In a study of approximately 90 children, Temple researchers found that children who suffer from migraines are more likely to suffer from a sleeping disorder than children who do not experience migraines.
“Clinically, children with migraines are more likely to take daily naps, disrupting their night time sleep,” said Dr. Martina Vandrame of Temple’s neurology department. “Sometimes they take a nap during the day to improve their headaches.”
All of the children within the study had sleep complaints, including snoring, trouble sleeping throughout the night and daytime sleepiness. Vandrame said these are the signs that parents should be aware of to see if their child suffers from a sleeping disorder.
According to U.S. News & World Report, 60 of the children studied experienced migraines, 11 suffered chronic daily headaches, six had tension headaches and 13 had non-specific headaches. Researchers used a polysomnogram to monitor the participants’ brain, eye movements, muscle activity, heart rhythm and breathing.
The study’s results showed that children with migraines are twice as likely to suffer from sleep apnea, a disorder that is caused by an obstruction of the upper airways, preventing a person from sleeping well. Upper airway resistance syndrome, a sleep disorder characterized by a resistance to breathing throughout sleep, was also found to be more common within children suffering from migraines.
The most important prevention from furthering a child’s suffering from migraines, researchers said, is for parents to be aware of their child’s sleep issues. Children are then typically sent to a neurologist, where multiple parameters are measured in order to study the child’s different sleep stages.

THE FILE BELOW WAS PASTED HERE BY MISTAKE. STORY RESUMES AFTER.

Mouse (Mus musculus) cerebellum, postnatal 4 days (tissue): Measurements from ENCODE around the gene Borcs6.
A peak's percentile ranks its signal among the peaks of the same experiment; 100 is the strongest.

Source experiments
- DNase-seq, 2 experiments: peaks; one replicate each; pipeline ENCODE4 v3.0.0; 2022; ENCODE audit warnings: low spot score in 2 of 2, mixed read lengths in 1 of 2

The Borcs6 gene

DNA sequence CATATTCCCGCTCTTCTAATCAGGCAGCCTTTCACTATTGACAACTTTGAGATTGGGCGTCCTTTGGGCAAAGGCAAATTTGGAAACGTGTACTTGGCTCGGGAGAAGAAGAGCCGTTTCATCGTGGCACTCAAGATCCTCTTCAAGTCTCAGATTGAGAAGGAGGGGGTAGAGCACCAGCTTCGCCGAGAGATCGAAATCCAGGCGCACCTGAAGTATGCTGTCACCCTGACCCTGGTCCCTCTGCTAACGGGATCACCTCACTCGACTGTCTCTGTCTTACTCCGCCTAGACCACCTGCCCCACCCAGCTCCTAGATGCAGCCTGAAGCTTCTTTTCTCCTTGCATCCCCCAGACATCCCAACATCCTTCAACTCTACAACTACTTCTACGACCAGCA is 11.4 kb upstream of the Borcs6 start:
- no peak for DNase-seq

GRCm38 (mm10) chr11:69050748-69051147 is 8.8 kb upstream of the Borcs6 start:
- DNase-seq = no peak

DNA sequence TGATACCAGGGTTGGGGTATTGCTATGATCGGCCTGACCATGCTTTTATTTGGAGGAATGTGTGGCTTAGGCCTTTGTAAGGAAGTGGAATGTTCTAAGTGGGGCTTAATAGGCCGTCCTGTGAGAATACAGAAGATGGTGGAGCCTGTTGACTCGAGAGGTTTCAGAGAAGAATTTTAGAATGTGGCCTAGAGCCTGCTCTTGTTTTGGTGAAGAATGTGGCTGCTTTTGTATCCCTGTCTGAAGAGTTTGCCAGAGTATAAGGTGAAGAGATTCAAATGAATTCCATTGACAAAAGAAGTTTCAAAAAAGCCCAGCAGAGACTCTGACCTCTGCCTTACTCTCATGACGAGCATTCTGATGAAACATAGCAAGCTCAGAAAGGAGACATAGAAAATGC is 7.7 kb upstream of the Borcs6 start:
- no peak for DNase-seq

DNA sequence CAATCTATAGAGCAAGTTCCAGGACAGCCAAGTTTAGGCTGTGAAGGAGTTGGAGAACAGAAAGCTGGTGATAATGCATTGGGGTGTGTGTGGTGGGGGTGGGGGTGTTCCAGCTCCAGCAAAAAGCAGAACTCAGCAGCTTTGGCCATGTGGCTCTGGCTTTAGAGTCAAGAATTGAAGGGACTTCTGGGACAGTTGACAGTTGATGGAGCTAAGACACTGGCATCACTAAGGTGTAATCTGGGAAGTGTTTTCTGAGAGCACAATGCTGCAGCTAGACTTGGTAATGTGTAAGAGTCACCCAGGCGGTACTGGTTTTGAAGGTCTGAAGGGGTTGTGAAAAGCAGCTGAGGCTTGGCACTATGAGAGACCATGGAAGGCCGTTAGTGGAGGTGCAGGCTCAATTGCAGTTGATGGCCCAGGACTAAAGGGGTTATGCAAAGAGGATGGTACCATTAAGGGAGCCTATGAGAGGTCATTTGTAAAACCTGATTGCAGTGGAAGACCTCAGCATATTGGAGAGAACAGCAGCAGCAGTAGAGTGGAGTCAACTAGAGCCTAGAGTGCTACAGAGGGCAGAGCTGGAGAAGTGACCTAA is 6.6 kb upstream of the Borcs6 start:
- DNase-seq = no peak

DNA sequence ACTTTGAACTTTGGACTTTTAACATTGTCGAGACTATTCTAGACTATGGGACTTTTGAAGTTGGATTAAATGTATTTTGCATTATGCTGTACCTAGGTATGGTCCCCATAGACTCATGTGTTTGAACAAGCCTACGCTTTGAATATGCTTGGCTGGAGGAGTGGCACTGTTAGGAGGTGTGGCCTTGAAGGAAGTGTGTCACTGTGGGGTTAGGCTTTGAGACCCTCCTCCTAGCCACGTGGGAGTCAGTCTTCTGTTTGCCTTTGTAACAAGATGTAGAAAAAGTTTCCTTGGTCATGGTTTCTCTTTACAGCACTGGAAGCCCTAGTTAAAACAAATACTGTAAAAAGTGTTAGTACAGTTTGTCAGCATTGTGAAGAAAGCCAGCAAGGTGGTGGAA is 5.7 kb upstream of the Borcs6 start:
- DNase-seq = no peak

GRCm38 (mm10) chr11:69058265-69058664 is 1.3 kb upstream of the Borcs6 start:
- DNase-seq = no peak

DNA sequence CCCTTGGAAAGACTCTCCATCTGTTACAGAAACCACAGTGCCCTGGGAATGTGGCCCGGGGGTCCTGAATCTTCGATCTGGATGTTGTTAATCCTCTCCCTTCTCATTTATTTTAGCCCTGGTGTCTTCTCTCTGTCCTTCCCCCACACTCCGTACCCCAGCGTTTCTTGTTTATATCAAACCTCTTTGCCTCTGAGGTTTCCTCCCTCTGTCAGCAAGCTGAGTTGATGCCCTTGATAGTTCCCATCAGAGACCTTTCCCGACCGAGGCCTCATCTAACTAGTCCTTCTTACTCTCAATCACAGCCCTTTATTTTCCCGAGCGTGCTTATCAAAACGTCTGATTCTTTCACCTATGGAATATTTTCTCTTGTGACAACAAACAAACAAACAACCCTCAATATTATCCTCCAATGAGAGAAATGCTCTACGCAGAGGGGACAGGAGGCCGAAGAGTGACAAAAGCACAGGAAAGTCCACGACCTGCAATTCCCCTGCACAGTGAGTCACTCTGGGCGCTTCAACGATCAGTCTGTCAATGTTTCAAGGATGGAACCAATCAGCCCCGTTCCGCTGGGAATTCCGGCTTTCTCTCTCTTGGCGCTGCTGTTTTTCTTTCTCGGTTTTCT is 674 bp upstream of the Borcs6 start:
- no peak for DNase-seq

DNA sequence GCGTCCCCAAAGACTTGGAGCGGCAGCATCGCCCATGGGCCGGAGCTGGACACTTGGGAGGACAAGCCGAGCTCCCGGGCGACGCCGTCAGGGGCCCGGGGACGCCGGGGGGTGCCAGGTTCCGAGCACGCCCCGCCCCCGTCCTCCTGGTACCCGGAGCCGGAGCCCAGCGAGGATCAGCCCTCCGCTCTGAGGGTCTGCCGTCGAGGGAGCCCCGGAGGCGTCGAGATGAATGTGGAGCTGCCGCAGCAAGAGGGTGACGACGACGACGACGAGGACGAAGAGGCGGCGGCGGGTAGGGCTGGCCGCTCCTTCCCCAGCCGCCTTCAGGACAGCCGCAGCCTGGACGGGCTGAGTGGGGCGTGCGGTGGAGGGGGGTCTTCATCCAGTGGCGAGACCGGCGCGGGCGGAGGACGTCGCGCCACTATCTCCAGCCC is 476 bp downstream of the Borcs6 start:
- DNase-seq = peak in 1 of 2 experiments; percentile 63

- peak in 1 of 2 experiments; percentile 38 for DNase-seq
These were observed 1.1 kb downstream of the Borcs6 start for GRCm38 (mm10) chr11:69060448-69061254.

Dr. Vendrame said studying children over time would produce more effective results within the sleep study.
“Our next step will be to repeat the study in a sample of the general population,” Vendrame said. “It would be interesting to perform the study when the child has the headache.”
Children would need to be kept in the laboratory for five to six days, as researchers are unable to predict when the headaches will occur.
“This will also help to minimize the first night factor, meaning, children do not always sleep well in the first night of a new environment,” Vendrame said. “You can see how they sleep over multiple nights.”
Kylee Messner can be reached at firstname.lastname@example.org.